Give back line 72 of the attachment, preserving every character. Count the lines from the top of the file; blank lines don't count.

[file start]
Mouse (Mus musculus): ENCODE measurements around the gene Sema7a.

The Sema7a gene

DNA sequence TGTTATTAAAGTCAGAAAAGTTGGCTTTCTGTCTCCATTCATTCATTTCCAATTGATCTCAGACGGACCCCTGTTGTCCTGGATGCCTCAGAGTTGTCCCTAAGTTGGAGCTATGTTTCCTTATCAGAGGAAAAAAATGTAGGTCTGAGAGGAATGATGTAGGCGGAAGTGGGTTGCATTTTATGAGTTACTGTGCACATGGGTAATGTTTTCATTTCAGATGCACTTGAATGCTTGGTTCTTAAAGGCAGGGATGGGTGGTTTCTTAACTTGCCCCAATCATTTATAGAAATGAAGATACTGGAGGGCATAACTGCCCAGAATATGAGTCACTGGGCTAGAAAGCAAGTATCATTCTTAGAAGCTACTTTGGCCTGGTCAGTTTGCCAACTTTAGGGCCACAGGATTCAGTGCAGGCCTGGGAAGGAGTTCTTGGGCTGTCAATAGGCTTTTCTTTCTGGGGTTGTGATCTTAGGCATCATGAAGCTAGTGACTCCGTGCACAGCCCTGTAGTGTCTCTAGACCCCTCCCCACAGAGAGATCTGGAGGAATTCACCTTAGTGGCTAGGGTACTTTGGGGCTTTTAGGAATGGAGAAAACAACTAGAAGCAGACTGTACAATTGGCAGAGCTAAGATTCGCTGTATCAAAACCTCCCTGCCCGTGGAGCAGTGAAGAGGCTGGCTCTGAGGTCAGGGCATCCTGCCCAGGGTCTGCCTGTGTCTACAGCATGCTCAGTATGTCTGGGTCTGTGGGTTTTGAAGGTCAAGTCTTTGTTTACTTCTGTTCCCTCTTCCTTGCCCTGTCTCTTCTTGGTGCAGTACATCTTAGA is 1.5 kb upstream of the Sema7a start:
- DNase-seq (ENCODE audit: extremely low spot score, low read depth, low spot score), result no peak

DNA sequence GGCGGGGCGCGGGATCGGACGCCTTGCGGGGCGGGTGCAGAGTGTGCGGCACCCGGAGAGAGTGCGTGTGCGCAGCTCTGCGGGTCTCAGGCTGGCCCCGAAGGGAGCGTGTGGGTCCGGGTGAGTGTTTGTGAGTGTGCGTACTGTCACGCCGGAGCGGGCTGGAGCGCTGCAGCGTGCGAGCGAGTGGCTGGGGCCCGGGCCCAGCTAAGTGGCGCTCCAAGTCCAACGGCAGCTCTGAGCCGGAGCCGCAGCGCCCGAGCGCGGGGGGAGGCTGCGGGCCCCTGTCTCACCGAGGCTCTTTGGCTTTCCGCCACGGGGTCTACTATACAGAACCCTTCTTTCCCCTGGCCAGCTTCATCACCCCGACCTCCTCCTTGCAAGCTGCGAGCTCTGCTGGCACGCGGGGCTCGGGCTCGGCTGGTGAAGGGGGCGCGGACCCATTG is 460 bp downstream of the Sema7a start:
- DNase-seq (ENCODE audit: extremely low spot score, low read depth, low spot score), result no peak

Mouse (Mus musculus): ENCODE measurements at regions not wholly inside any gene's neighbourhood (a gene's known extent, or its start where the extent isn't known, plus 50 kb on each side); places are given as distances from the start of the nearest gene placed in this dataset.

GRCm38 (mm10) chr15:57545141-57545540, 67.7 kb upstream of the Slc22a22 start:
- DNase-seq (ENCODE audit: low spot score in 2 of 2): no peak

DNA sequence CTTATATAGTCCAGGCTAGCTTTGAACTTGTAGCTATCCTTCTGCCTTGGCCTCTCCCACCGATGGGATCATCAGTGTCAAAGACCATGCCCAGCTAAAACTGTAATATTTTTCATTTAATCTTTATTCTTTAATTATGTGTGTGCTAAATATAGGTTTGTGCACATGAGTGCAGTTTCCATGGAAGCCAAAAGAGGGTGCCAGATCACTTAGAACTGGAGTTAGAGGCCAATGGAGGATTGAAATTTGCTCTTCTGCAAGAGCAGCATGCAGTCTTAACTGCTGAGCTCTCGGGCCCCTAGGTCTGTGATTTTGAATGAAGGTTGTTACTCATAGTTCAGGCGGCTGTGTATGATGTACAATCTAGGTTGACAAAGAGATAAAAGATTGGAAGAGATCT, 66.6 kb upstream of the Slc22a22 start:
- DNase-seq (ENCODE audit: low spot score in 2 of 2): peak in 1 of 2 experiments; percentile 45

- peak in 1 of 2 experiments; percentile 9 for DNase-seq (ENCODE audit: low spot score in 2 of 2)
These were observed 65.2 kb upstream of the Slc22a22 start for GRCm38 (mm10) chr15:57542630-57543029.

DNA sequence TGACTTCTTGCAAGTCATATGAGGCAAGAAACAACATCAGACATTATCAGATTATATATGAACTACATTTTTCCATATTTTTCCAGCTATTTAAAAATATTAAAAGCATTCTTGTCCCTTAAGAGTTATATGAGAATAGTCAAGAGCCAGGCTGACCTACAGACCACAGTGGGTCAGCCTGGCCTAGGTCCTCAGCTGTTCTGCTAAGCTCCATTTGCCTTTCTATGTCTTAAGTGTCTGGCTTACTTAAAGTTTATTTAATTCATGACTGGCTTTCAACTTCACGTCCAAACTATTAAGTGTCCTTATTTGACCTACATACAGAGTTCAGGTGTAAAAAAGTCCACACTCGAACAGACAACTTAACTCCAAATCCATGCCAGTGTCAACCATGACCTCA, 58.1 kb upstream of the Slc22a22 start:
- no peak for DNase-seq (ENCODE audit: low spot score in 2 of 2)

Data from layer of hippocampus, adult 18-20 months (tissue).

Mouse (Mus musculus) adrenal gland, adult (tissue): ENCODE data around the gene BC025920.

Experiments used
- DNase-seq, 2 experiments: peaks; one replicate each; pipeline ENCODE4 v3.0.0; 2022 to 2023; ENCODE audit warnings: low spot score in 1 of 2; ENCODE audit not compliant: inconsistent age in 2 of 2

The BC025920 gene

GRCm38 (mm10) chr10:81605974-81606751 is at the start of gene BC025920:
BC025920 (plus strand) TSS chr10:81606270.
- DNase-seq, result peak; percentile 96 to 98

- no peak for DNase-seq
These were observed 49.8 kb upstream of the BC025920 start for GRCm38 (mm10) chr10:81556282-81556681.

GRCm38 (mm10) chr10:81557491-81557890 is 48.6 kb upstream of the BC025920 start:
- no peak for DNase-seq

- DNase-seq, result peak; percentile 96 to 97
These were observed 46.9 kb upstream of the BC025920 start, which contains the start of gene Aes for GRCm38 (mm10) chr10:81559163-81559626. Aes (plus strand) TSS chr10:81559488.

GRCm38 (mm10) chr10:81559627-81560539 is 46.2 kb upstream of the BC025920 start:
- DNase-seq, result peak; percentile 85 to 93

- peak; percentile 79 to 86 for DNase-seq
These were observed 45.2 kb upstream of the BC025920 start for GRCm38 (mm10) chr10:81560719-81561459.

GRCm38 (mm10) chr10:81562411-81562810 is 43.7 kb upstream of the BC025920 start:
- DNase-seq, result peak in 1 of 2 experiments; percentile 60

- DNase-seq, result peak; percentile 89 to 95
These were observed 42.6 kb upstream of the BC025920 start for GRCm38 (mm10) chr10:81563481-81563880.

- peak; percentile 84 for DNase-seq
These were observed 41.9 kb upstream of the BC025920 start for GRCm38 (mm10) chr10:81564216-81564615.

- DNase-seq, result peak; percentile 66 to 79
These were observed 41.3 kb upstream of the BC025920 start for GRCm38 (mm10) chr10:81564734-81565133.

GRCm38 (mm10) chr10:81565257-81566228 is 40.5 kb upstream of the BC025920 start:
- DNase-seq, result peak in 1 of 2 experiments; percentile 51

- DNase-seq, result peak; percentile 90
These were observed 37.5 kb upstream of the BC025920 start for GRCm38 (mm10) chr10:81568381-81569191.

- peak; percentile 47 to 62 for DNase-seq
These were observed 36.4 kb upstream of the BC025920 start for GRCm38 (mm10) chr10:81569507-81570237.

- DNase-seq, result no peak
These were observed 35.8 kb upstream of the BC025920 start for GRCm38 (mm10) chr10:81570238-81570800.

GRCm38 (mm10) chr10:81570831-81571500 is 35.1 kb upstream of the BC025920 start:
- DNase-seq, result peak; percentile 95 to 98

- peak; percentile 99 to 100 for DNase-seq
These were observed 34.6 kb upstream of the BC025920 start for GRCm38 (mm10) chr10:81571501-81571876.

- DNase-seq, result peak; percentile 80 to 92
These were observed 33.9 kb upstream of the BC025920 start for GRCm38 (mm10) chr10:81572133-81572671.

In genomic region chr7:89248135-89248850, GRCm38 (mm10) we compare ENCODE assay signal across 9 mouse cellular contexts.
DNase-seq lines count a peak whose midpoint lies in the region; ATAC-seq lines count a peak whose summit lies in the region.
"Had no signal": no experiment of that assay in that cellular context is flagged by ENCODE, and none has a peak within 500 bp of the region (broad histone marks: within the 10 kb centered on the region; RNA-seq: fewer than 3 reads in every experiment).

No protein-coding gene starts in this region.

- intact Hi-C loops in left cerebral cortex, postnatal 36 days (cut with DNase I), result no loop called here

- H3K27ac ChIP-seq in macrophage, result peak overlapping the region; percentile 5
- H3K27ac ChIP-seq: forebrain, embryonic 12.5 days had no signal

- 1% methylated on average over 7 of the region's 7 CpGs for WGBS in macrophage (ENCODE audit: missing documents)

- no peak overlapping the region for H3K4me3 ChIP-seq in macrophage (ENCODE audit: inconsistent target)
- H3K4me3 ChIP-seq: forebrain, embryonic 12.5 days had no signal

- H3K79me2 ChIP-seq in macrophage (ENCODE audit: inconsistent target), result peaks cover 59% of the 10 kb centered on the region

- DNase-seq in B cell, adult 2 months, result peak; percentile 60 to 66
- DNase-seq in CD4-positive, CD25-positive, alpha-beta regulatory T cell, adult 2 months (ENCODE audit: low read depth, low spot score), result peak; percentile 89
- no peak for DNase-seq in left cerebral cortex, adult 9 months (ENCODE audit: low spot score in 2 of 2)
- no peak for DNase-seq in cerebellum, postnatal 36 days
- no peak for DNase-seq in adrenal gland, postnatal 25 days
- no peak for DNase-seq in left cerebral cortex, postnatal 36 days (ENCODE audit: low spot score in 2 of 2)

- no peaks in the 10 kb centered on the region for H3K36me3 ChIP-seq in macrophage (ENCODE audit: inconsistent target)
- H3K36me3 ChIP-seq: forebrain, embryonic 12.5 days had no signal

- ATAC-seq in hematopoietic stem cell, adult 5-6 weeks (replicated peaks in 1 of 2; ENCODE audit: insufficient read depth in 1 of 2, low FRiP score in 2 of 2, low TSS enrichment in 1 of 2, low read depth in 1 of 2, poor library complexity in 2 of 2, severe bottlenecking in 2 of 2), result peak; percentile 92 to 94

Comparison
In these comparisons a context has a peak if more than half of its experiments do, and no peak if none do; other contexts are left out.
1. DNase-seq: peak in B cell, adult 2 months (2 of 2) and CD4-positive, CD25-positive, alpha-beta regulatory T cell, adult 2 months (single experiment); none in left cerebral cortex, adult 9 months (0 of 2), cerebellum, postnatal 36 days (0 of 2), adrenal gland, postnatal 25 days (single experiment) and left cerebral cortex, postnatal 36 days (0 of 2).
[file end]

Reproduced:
- no peak for DNase-seq in left cerebral cortex, postnatal 36 days (ENCODE audit: low spot score in 2 of 2)